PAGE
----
Twitch, the Amazon-owned livestreaming platform popular with gamers, said it’s trying to make the platform a safer and more inclusive community with the adoption of updated Hateful Conduct and Harassment policies.
As part of the new policies, Twitch said, displaying the Confederate flag is now prohibited “given its historic and symbolic association with slavery and white supremacist groups in the U.S.”
The updated policies are the culmination of “months of research, community feedback and consultation with trust and safety experts,” according to a Twitch rep, and represent its most significant changes in almost three years.
The changes come after Twitch came under fire this summer for failing to take discernable action on numerous complaints from women about sexual harassment they experienced on the platform. This June, in a “Twitch blackout” protest, multiple streamers suspended livestreaming on their channels for 24 hours.
“We know that many people on Twitch — particularly women, members of the LGBTQIA+ community, Black, Indigenous, and people of color — unfortunately continue to experience a disproportionate amount of harassment and abuse online, including on our service,” Twitch said in a blog outlining the updated policies. “Not only is this blatantly unacceptable, it also undermines the community we’re building on Twitch and threatens the long term viability of streaming as a career for everyone who wishes to pursue it.”
Twitch’s updated policies will apply only to content that is created on or after Jan. 22, 2021. The service said that if users believe they have received a strike for older content, they are encouraged to file an appeal and Twitch moderators will review the content at issue.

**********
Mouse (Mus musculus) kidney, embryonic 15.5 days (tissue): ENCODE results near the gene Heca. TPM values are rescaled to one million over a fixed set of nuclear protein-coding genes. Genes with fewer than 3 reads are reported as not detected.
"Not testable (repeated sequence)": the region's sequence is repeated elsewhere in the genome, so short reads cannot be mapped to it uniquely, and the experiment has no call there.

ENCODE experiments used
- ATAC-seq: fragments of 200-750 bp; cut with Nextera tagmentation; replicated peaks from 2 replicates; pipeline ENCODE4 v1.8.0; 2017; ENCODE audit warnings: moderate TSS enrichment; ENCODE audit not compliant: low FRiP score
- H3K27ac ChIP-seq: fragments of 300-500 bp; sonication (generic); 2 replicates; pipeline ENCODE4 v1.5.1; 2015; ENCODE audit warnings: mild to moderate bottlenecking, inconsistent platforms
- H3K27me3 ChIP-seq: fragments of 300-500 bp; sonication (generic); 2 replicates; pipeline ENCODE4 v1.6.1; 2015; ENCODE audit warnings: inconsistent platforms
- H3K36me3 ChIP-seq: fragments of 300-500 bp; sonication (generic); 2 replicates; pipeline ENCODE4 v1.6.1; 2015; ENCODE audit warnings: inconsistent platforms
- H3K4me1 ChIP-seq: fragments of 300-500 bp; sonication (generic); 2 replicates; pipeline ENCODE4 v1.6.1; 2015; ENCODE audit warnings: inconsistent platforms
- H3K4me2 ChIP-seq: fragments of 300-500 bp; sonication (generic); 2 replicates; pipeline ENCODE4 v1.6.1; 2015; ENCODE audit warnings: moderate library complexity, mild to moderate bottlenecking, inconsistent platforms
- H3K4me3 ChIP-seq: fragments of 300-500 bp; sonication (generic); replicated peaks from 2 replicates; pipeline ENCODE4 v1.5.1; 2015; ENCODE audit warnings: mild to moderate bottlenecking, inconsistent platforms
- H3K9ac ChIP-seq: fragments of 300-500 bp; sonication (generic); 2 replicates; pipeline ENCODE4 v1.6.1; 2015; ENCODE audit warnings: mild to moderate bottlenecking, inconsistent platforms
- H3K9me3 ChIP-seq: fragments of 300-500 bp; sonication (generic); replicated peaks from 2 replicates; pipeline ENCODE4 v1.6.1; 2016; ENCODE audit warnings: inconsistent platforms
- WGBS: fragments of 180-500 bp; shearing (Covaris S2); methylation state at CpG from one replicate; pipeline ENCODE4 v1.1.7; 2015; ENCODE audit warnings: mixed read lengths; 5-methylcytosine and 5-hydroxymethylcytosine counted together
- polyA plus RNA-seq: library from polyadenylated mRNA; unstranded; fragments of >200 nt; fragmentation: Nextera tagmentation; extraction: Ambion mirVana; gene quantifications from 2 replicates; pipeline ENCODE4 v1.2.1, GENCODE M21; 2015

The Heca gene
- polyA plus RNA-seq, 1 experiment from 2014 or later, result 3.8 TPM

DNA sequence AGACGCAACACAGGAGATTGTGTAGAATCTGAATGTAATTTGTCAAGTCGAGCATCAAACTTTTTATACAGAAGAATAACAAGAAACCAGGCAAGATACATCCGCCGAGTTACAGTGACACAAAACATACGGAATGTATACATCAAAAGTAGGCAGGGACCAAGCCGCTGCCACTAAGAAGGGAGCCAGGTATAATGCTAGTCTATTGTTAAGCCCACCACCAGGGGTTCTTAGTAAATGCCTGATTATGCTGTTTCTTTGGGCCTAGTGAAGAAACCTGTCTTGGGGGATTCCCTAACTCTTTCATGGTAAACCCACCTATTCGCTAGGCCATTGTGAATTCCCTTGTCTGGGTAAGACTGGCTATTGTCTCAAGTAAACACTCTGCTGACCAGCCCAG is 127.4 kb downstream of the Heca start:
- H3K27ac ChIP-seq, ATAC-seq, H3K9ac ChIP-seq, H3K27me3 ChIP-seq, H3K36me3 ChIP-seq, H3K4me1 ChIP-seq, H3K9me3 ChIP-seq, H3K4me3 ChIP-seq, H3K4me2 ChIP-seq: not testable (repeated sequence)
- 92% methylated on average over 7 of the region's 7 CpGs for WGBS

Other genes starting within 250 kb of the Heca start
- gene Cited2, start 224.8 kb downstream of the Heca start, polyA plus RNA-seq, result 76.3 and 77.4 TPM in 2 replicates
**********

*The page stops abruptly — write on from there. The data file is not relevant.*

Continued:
Violators of the expanded Hateful Conduct and Harassment policies may get warnings and temporary suspensions ranging from 24 hours to 30 days. “In the most severe cases, we will issue indefinite suspensions on the first offense, or due to repeat offenses,” Twitch said.
Here are the highlights of Twitch’s expanded policies, according to the company:
- Intent: The new policy focuses less on perceived intent and more on content and impact. “We believe this will enable us to better protect all members of our community, and facilitate more consistent enforcement,” Twitch said.
- Hateful Conduct: Hate speech has always been prohibited on Twitch; the new policies add “caste, color, and immigration status” to its list of protected characteristics. The company also has added explicit language banning hate groups or hate-group propaganda and extended the policy to cover emote combinations that “dehumanize or perpetuate negative stereotypes.” Specifically, the updated Twitch policies prohibit black/brown/yellow/redface “unless they are being used in an explicitly educational context.”
- Harassment: While “trash talk and good-natured trolling” are allowed, Twitch said it will rely on user reports about unwanted behavior to determine whether that runs afoul of the policies.
- Sexual Harassment: Based on feedback from the Twitch community, the platform has separated sexual harassment into its own category “to take a more aggressive approach against this behavior.” For example, sex-based insults, including objectifying statements about other users or public figures (including lewd or explicit comments about anyone’s sexuality or physical appearance), are prohibited and will lead to suspension on the first offense, Twitch said. In addition, “Sending unwanted/unsolicited links to nude images or videos is prohibited.”